Generally, if there is joint legal custody and one of the parents continues to consent to the therapy, the therapist may continue to treat the minor. If the order of joint legal custody required that both parents consent to the therapy, and one of the parents withdraws his or her consent after treatment has begun, one could argue that if a decision to commence treatment could not be made unilaterally, the decision to terminate the treatment also cannot be made unilaterally. If the order of joint legal custody does not require that both parents consent to the treatment, then the therapist may continue to treat with the consent of one parent even if the other parent withdraws or refuses to give consent.
If a parent has sole legal custody of the child, that parent has the right to unilaterally make health care decisions for the child (Family Code §3006). Should the parent with sole legal custody refuse or withdraw consent, the therapist should not treat the minor.
Treatment of a
Child With a Terminally Ill, Divorced Parent
Minors with Unmarried
Minors with Minor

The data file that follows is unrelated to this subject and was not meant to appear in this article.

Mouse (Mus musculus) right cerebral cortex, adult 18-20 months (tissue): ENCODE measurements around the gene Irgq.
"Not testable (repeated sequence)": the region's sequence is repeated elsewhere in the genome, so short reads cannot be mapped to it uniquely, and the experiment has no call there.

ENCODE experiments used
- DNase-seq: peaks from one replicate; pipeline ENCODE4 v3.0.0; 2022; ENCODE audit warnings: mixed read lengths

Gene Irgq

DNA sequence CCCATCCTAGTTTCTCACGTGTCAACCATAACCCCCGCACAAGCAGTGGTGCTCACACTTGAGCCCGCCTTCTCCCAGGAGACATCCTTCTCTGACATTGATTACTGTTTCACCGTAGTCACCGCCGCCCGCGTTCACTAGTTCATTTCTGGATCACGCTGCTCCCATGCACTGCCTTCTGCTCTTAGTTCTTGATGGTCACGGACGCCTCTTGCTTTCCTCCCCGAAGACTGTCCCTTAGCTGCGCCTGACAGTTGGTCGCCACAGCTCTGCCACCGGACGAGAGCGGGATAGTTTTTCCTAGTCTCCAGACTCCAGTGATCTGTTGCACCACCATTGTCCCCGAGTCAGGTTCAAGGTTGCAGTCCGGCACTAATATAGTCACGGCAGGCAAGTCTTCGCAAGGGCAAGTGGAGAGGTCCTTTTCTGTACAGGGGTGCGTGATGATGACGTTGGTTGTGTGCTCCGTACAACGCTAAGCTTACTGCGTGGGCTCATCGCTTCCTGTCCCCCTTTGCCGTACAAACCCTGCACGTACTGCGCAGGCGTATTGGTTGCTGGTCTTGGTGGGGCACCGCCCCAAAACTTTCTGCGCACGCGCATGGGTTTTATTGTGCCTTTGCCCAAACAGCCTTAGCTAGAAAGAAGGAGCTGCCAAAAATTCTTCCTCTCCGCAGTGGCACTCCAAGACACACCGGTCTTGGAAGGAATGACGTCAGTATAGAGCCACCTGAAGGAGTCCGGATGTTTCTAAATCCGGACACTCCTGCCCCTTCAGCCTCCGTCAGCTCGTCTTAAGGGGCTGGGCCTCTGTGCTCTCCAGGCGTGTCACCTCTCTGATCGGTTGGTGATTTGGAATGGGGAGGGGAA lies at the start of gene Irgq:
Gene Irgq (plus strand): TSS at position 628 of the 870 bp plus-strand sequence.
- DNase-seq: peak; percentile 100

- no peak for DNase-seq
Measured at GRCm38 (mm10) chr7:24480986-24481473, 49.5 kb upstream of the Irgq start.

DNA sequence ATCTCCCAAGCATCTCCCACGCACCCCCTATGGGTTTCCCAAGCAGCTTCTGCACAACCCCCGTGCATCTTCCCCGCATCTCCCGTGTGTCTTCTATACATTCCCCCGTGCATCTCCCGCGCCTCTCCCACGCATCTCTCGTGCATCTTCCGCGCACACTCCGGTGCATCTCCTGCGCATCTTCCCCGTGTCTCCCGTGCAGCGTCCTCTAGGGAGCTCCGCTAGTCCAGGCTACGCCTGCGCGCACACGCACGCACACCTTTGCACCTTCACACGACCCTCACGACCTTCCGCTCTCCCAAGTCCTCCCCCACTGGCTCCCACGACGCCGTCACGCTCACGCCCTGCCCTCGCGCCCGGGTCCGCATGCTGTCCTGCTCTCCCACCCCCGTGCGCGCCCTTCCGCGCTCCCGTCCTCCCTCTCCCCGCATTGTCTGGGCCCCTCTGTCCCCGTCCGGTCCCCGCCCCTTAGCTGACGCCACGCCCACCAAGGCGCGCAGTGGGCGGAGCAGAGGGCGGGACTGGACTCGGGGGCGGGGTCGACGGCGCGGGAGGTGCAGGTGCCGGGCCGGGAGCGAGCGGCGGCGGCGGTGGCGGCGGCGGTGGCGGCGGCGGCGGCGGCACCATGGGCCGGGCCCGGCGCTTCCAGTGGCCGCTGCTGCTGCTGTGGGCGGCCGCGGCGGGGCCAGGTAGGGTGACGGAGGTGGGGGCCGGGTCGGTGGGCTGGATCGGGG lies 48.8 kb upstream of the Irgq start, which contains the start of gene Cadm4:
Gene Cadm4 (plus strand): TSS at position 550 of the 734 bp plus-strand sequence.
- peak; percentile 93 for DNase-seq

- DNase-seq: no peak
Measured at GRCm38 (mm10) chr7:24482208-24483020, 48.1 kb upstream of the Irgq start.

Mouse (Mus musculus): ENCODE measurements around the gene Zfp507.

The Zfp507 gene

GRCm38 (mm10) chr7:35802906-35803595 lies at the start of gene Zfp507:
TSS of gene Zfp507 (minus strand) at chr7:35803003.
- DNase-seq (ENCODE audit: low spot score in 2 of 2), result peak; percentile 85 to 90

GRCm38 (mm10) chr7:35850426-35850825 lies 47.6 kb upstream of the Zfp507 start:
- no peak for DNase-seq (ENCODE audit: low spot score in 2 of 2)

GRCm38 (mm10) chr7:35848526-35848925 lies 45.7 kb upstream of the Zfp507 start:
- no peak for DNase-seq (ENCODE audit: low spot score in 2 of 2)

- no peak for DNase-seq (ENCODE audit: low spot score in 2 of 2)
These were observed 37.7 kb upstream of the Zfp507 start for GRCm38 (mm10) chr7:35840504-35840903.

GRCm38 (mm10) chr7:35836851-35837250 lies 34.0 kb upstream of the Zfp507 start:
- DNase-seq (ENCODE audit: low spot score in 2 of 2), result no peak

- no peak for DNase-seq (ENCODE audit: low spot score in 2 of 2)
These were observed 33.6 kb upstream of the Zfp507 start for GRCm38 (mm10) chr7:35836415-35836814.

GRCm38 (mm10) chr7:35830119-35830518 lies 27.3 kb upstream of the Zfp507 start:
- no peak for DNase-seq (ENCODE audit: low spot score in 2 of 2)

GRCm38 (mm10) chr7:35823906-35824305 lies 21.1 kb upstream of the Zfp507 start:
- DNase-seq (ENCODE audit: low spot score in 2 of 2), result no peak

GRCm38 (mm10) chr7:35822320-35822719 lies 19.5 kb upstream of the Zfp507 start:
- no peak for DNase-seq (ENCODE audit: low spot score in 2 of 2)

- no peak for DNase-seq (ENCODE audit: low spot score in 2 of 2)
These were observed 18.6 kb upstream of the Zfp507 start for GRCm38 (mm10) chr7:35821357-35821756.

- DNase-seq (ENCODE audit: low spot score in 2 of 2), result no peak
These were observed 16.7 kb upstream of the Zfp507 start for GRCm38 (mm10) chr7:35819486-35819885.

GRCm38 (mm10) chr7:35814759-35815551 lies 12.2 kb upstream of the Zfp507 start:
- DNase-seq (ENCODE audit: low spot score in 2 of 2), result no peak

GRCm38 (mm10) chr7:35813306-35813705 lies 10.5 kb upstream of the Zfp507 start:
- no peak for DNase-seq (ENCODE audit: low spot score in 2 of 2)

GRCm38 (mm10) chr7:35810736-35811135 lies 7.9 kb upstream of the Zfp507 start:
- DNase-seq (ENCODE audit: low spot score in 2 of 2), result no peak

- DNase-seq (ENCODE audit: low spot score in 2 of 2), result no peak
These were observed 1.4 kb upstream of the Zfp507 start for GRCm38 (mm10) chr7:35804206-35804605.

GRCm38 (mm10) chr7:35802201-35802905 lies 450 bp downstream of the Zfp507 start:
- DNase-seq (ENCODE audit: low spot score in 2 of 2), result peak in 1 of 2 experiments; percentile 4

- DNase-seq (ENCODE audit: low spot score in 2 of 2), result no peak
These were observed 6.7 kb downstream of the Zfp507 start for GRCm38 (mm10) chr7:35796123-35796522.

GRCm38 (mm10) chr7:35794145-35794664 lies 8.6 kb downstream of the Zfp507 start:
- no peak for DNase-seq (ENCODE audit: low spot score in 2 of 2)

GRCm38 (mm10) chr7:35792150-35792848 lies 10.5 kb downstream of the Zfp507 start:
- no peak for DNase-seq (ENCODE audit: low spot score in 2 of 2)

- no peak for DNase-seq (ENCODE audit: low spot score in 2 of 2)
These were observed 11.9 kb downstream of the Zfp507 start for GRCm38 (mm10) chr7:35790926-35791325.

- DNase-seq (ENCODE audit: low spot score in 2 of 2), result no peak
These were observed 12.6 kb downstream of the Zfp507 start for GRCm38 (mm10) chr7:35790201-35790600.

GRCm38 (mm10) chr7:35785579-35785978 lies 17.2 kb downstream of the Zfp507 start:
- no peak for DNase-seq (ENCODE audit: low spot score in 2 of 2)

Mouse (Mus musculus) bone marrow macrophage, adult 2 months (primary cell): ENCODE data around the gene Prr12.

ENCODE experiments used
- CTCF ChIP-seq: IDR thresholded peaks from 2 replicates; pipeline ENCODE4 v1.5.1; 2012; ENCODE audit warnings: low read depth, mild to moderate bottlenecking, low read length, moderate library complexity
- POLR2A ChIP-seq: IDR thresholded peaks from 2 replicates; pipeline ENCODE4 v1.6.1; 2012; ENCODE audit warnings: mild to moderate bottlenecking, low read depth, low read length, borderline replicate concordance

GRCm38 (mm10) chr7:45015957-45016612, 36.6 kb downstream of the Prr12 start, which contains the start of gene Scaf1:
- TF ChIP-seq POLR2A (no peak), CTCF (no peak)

Parents With Children
Under the Jurisdiction of the Court But Living at Home
the Consent of an Unemancipated Minor
In this Section mental health treatment or counseling services is defined as the provision of mental health treatment or counseling on an outpatient basis by any of the following: (1) a governmental agency; (2) a person or agency having a contract with a governmental agency to provide the services; (3) an agency that receives funding from community united funds; (4) a runaway house or crisis resolution center; or (5) a professional person. "Professional person" includes licensed marriage and family therapists.
This Section provides, in part, that a minor who is at least 12 years of age (and in the opinion of the attending professional person, is mature enough to participate intelligently in the services) may consent to mental health treatment or counseling on an outpatient basis if either of the following requirements are satisfied:
The law also requires that the mental health treatment or counseling of a minor include involvement of the minor's parent or guardian unless, in the opinion of the professional person who is treating or counseling the minor, the involvement would be inappropriate. The professional person who is treating or counseling the minor must state in the client record whether and when the person attempted to contact the minor's parent or guardian, and whether the attempt to contact was successful or unsuccessful. If, in the professional person's opinion, it would be inappropriate to contact the minor's parent or guardian, the professional person must state in the minors record why contact would be inappropriate.